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IPEd member Nadia Johansen talks to us about her background, future aspirations and some highlights of her past two years with black&write!, where she started as an editor intern before being promoted to junior editor.

The black&write! editor internship program provides professional development and networking opportunities for First Nations editors, and IPEd is a partner in this initiative.

Tell us a little about your background

I’m a Gunggari person from south-west Queensland and I have lived most of my life in Meanjin.

Before I was an editor, I had many different jobs. I worked in not-for-profits for many years. I left that field to study a Bachelor of Fine Arts in creative writing at QUT, just before the pandemic struck. Unfortunately, my part-time career in hotel guest services in early 2020 was short-lived.

But I knew the uncertainty was worth it on my first day at black&write! when I was told of course I could read during work time. My previous employers were decidedly discouraging about reading novels in the office.

You’ve been with black&write! for two years, having started as an intern and being promoted to junior editor. What have been some of the highlights of your time with black&write!?

The black&write! program has a dual focus on developing First Nations writers and editors. Each year two manuscripts are chosen through our black&write! Writing Fellowship competition, and those writers work with a black&write! editor intern, or junior editor, to develop their manuscripts. Once they’re ready, they go to our publishing partner, Hachette, for consideration. As we work with the authors we’re mentored by black&write! senior editor Grace Lucas-Pennington, who is always generous and insightful.

I’ve learned so much about editing hands on and working with authors that you just can’t learn in a classroom. Grace and the amazing black&write! team have nurtured me to develop my own style as an editor, grounded in First Nations cultural practice and values.

The highlight each year has been reading for the fellowship competition. I was always blown away by the number and variety of fascinating, clever, imaginative First Nations works that are out there ready to be developed.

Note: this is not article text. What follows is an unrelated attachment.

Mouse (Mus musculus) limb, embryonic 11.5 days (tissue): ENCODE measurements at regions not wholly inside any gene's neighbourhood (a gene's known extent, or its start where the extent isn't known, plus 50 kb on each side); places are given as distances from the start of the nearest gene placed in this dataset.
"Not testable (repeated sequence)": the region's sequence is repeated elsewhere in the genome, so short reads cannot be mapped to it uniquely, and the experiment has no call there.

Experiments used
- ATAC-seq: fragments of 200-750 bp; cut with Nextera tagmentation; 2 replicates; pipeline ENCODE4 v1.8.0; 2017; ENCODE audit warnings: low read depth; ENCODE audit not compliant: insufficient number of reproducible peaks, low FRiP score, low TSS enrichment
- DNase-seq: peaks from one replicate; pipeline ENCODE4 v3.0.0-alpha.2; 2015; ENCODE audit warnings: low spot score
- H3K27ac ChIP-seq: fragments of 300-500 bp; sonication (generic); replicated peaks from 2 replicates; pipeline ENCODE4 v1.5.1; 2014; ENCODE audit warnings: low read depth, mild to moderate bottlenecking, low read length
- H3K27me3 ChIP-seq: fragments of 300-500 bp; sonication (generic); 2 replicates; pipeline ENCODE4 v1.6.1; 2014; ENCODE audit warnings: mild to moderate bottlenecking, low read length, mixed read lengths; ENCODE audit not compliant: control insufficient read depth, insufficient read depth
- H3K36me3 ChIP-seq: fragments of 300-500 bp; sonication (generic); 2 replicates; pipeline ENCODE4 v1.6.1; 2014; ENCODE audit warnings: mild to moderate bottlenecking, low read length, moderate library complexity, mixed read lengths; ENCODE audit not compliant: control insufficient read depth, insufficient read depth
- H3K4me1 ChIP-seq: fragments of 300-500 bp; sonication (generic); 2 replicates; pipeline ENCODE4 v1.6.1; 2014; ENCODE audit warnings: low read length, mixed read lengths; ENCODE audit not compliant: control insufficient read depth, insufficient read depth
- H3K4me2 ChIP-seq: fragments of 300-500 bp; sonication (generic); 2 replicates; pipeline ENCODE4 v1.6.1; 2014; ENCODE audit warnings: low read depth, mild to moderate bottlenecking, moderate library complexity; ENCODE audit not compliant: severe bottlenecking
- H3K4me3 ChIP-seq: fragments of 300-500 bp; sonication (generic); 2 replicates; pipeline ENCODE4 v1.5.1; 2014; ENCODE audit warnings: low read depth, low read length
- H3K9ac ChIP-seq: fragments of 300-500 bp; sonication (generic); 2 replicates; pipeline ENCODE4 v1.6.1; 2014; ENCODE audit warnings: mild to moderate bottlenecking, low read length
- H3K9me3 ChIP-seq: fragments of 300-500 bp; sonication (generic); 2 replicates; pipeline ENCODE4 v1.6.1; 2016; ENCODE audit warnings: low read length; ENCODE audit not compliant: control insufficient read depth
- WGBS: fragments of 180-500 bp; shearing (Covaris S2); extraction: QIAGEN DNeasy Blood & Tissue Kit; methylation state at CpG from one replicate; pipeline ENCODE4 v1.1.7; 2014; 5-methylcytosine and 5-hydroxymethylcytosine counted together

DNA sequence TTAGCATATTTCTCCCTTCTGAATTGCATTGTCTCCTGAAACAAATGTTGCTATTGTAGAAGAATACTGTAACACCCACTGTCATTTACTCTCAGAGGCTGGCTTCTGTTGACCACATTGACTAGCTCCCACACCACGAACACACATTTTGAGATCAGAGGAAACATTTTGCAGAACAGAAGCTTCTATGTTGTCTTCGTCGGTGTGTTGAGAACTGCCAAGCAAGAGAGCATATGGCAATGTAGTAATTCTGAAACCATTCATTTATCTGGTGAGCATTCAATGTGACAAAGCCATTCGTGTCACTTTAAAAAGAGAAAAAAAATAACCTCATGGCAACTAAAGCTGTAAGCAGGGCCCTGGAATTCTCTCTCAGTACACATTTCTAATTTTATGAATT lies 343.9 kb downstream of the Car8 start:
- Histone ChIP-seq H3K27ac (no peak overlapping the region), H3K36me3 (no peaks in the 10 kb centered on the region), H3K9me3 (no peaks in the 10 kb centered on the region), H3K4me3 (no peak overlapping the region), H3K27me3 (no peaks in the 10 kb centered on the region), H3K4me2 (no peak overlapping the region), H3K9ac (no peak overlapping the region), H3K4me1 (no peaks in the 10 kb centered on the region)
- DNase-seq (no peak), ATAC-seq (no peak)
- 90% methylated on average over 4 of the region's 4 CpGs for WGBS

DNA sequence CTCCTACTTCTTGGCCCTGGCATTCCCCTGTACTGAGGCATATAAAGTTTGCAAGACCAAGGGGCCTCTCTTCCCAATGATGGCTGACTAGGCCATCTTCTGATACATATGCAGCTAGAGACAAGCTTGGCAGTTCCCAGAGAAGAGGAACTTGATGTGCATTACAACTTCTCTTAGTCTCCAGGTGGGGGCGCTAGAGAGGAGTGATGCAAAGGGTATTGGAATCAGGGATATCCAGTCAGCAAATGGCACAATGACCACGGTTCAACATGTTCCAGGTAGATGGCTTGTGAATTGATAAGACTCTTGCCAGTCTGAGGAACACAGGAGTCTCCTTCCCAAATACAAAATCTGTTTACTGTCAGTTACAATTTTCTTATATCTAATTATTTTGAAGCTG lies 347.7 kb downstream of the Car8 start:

Are you able to tell us a little about the project(s) you’ve worked on during your black&write! internship, who you worked with, how they turned out, what you learned, etc.

I have been able to work with our black&write! Fellows to develop their manuscripts through each stage of the editorial process. I got to lead the editing of Tylissa Elisara’s middle-grade novel Wurrtoo: The wombat who fell in love with the sky.  It’s possible I’m biased but I think it’s going to be the black Blinky Bill.  I’ve also been able to work with Uncle Herb Wharton AM, who is just bursting with story.

I’ve also been able to commission work for Kill Your Darlings as a First Nations editor-in-residence. I’m currently commissioning poetry for Meanjin for their first First Nations issue. This is giving me the opportunity to work with a greater variety of authors, poets, and publisher expectations. I learned how different each piece and each author can be. I also realised that editing work can be creatively satisfying and it always provides new challenges.

What are your aspirations or goals for after you’ve completed the internship?

I’m going to continue working as an editor. I’ve started freelancing and really enjoy that, but I would love to work in-house as well. I plan to get my Masters, after I’ve had enough of a break from university to convince myself it will be easy.

At some point, I hope to find the notebook that will allow me to create the perfect balance between editing work and pursuing my own writing.

What made you decide to enter the field of editing/publishing and apply for the internship at black&write!?

I’ve always loved stories and books. Working in publishing, both as a writer and editor, was my dream from a very young age. I think I needed to try jobs I wasn’t suited to and build up enough life experience to be able to take the risk of pursuing and possibly failing at my dream. black&write! was the missing piece that connected my desire to work with, and for, First Nations communities to my love for story.

As part of IPEd’s support of black&write!’s editor internship program, we’ve offered free membership to members of the black&write! program. What has it been like being a relatively new member of IPEd?

I was excited when IPEd offered us memberships. Reading the newsletter each month helps keep me informed about the industry. I’ve only been a member for a few months, so I haven’t had a chance to access any of the professional development events. But I do have a long list of the ones I’d like to watch. There are a few things I’d like a refresher in, and some new skills I’d like to develop.